MENAWARA partners highlight the importance of cooperation on promoting the re-use of treated waste water
On December 15th, MENAWARA and WeWorld GVC hosted an international roundtable in Ramallah focusing on the "Re-Use of Treated Waste Water in Agriculture", to share "Lessons learned and recommendations from Palestine" and discuss the road ahead.
The MENAWARA project's impact was presented and discussed with international partners and local authorities.
The Ministry of Agriculture, Palestinian Water Authority, the Village Council of Beit Dajan participated actively in the meeting, acknowledging the value of MENAWARA initiative, outlining the general strategies on water quality in the local and regional context, as well as initiatives to tackle the lack of expertise in the field of treated waste water.
Environmental sustainability encompasses multiple issues, from the environmental impact of the occupation to the reduction of waste. We need to focus on an integrated approach beyond sectorial interventions: protection, sanitation, education, advocacy community building are all intertwined. A territorial approach is necessary to tackle all these aspects simultaneously with the contribution of all stakeholders.
As 85% of underground water resources are under Israeli control
in the West Bank it is necessary to address the cause rather than the symptoms. The issue is not financial access, but lack of access to basic services and resources. The change needed is in terms of narrative, rather than solely in technological innovation. We need to work together and actively engage donors, diplomatic missions and other stakeholders to advocate for this purpose.
The discussion tackled the need for adequate legislation to establish what kinds of secondary water resources, including desalinised waters, can be used for a variety of purposes considering the ever increasing demand.
The area of intervention of Beit Dajan, 10 km east of Nablus city, lies at the edge of the Jordan Valley. The village’s agricultural lands are cultivated with olives, almonds, grapes and lemons. The quality of the treated waters is not suitable for a variety of uses.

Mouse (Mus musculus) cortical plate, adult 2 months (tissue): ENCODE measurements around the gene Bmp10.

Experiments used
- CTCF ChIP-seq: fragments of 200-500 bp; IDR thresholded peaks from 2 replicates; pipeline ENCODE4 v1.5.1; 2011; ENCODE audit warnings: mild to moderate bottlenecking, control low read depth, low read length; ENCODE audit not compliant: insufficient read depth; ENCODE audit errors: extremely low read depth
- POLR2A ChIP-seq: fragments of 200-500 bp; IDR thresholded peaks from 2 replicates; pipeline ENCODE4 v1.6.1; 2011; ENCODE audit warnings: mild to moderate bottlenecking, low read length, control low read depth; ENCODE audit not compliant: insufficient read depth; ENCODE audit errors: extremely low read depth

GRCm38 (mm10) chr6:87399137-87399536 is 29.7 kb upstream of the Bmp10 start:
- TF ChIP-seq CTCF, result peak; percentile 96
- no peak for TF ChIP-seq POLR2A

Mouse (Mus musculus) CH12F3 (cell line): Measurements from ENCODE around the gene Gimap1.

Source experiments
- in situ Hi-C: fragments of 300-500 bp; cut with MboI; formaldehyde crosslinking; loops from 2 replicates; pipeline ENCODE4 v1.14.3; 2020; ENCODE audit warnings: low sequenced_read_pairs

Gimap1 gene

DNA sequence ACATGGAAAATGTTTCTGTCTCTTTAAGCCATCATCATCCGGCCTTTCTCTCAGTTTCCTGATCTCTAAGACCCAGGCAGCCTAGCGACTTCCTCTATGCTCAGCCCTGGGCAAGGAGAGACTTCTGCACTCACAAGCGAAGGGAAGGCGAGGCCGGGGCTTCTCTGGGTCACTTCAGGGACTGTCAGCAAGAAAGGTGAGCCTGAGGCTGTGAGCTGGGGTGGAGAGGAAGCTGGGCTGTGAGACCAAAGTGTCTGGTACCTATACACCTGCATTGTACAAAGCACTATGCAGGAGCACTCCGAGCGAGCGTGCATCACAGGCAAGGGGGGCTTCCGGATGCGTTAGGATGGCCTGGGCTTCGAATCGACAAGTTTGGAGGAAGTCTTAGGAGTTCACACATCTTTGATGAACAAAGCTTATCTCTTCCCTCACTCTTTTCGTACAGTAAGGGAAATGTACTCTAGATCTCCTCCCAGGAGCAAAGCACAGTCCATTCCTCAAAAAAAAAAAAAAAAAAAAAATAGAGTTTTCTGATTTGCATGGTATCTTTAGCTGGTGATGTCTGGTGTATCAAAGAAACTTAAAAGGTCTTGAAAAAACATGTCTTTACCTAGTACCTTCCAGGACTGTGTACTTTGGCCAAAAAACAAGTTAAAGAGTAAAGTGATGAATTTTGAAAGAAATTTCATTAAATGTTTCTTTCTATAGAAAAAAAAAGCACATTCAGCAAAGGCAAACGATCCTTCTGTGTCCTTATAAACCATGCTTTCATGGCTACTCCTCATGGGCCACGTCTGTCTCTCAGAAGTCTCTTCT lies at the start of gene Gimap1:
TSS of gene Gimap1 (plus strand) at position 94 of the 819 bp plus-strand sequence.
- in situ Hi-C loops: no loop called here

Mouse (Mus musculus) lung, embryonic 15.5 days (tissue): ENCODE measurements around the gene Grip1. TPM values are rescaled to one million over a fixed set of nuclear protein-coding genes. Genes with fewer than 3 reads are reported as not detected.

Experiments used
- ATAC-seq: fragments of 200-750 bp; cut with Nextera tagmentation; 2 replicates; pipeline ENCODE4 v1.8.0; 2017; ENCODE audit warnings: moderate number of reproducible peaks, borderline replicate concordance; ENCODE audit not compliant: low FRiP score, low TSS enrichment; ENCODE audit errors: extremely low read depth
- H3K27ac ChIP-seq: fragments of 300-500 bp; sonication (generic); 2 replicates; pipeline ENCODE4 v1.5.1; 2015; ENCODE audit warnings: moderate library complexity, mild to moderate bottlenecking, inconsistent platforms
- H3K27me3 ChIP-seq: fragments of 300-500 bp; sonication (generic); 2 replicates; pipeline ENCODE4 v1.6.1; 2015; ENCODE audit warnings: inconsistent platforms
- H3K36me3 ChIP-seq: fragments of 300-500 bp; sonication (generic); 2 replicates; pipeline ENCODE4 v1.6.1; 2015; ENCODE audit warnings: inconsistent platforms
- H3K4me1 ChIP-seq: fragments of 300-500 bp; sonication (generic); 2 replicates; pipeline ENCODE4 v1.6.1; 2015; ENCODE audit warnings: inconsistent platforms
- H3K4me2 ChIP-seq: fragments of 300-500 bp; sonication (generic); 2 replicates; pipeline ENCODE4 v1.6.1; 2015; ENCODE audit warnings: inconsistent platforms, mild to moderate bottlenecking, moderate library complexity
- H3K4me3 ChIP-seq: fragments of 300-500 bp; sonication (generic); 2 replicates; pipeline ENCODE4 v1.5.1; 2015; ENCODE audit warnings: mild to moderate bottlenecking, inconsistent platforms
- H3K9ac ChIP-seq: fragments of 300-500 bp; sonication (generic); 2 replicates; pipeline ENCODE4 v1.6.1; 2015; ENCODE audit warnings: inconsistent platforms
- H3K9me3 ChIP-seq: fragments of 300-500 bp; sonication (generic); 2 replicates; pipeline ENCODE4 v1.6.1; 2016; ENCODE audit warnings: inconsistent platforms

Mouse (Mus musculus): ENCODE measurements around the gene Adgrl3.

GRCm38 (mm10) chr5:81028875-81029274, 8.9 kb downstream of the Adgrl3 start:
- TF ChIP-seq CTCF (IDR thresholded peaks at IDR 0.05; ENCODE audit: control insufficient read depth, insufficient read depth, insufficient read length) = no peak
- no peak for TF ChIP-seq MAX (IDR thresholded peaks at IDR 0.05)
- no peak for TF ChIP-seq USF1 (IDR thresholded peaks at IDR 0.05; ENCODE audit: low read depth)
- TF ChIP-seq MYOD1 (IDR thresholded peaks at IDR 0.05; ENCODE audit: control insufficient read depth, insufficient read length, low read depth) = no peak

MENAWARA interventions resulting in the development of a complementary irrigation system have demonstrated the potential of improved treated water on the fields allowing an increase in yields and the opening of new markets for interested farmers.
Thanks to the one year extension, we will be able to assess the impact on crops and carry out training activities, south south exchanges among farmers, international roundtables such as the one we had today, to gather and disseminate recommendations and lessons learnt in order to replicate this kind of action not only in Palestine but also in other Mediterranean countries.
Project partners reiterated the Main objectives of the Menawara project, such as:
- Improving water use efficiency of non conventional water for irrigation
- Strengthening the non conventional water governance at local and national level by disseminating and capitalizing on innovative technological solutions.
- Focus on continuity and capacity building of operators and farmers on operation and maintenance
- Living labs as an innovative approach which has the potential to become mainstream. The approach brings all stakeholders together, from farmers to the Water User association to local residents as an educational tool for the neighboring villages.
They also discussed future goals and activities: first of all the development and drafting of a Memorandum of Understanding (MoU) between the farmers and the village council of Beit Dajan on the quality the Waste Water Treatment Plant will provide. Participants remarked the importance of disseminating quality information for the general public at local level, for example with the production of an informative booklet and a practical guide for farmers on safe re-use, as well as combining field experiments and modeling for a no harm irrigation management with treated waste water, and finally, promoting and disseminating practical trainings and success stories.